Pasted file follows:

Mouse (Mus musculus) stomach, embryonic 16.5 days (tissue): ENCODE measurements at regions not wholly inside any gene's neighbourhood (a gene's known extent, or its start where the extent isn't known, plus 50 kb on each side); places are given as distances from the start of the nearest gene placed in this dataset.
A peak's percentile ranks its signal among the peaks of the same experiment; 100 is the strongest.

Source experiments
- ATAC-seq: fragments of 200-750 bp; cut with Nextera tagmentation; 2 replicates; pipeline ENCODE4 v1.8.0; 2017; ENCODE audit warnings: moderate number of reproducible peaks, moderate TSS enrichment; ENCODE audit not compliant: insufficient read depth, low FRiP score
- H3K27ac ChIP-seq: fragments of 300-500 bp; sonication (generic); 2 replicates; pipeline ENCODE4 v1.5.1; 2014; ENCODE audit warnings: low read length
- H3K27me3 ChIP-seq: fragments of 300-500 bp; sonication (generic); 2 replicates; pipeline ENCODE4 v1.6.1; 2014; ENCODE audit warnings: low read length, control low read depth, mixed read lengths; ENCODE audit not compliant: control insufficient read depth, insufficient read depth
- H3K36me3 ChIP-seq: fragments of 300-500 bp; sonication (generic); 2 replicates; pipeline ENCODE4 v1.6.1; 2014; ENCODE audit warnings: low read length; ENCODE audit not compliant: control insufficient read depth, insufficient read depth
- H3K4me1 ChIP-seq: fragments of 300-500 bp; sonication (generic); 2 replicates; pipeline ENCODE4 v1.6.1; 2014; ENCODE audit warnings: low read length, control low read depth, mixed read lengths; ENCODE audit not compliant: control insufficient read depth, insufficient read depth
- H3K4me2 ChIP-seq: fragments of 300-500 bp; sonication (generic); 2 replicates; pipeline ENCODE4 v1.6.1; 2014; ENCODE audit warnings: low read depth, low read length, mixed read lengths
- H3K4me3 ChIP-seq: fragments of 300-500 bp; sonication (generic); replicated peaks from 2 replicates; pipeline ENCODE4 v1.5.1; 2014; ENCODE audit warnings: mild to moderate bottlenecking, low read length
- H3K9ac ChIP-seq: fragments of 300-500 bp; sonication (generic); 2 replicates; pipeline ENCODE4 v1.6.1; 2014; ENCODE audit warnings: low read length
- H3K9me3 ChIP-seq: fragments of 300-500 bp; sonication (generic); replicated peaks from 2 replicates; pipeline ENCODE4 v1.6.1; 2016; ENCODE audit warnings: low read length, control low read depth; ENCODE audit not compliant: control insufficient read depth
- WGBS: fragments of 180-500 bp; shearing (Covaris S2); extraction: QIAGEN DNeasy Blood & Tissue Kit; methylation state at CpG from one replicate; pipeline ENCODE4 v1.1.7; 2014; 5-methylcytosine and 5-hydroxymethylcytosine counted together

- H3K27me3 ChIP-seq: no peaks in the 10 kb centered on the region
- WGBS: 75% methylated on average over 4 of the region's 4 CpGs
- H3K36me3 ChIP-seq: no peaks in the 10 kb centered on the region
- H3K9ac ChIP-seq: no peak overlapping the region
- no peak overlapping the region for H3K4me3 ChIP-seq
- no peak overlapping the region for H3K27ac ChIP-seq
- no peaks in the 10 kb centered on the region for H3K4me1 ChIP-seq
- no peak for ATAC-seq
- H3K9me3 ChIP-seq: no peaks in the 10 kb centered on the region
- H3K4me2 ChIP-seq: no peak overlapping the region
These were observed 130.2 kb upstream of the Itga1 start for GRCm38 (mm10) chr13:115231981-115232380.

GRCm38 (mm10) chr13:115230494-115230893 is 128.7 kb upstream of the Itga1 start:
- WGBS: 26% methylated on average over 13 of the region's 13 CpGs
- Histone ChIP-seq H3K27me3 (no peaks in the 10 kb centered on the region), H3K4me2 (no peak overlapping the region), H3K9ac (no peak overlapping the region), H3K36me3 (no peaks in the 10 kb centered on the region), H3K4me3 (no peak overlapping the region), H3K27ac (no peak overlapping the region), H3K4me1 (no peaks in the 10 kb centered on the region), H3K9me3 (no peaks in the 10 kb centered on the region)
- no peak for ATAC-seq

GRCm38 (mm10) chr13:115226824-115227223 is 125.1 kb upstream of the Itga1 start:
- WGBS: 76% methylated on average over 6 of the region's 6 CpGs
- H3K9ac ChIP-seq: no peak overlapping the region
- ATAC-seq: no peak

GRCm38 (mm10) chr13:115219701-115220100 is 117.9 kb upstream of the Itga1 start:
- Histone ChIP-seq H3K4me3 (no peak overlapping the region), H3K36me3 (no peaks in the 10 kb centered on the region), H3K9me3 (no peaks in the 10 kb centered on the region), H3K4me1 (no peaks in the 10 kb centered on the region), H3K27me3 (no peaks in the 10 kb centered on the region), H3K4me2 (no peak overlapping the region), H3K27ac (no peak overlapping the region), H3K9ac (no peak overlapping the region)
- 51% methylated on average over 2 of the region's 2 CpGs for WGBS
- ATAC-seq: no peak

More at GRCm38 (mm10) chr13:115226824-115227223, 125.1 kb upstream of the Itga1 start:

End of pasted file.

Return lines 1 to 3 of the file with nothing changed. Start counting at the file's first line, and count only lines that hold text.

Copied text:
Mouse (Mus musculus) stomach, embryonic 16.5 days (tissue): ENCODE measurements at regions not wholly inside any gene's neighbourhood (a gene's known extent, or its start where the extent isn't known, plus 50 kb on each side); places are given as distances from the start of the nearest gene placed in this dataset.
A peak's percentile ranks its signal among the peaks of the same experiment; 100 is the strongest.

Source experiments